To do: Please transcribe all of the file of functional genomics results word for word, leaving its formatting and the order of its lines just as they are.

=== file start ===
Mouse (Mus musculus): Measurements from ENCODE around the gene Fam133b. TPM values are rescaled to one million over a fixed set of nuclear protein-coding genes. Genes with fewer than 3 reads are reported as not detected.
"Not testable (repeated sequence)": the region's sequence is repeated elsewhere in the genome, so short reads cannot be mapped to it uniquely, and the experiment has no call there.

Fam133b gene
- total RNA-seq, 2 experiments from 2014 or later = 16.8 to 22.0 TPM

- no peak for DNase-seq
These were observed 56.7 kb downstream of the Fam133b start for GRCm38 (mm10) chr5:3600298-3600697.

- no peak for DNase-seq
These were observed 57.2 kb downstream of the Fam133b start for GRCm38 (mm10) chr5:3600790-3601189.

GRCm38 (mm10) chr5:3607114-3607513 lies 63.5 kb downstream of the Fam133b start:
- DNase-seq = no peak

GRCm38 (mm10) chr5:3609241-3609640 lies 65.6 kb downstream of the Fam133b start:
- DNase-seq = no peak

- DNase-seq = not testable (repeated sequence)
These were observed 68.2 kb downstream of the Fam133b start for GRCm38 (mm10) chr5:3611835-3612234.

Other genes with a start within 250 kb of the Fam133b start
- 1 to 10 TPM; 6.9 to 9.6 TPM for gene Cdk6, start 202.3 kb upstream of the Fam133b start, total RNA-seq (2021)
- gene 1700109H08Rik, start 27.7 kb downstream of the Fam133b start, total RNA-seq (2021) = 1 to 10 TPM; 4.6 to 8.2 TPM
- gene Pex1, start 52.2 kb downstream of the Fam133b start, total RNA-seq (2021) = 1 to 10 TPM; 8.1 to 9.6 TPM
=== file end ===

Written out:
Mouse (Mus musculus): Measurements from ENCODE around the gene Fam133b. TPM values are rescaled to one million over a fixed set of nuclear protein-coding genes. Genes with fewer than 3 reads are reported as not detected.
"Not testable (repeated sequence)": the region's sequence is repeated elsewhere in the genome, so short reads cannot be mapped to it uniquely, and the experiment has no call there.

Fam133b gene
- total RNA-seq, 2 experiments from 2014 or later = 16.8 to 22.0 TPM

- no peak for DNase-seq
These were observed 56.7 kb downstream of the Fam133b start for GRCm38 (mm10) chr5:3600298-3600697.

- no peak for DNase-seq
These were observed 57.2 kb downstream of the Fam133b start for GRCm38 (mm10) chr5:3600790-3601189.

GRCm38 (mm10) chr5:3607114-3607513 lies 63.5 kb downstream of the Fam133b start:
- DNase-seq = no peak

GRCm38 (mm10) chr5:3609241-3609640 lies 65.6 kb downstream of the Fam133b start:
- DNase-seq = no peak

- DNase-seq = not testable (repeated sequence)
These were observed 68.2 kb downstream of the Fam133b start for GRCm38 (mm10) chr5:3611835-3612234.

Other genes with a start within 250 kb of the Fam133b start
- 1 to 10 TPM; 6.9 to 9.6 TPM for gene Cdk6, start 202.3 kb upstream of the Fam133b start, total RNA-seq (2021)
- gene 1700109H08Rik, start 27.7 kb downstream of the Fam133b start, total RNA-seq (2021) = 1 to 10 TPM; 4.6 to 8.2 TPM
- gene Pex1, start 52.2 kb downstream of the Fam133b start, total RNA-seq (2021) = 1 to 10 TPM; 8.1 to 9.6 TPM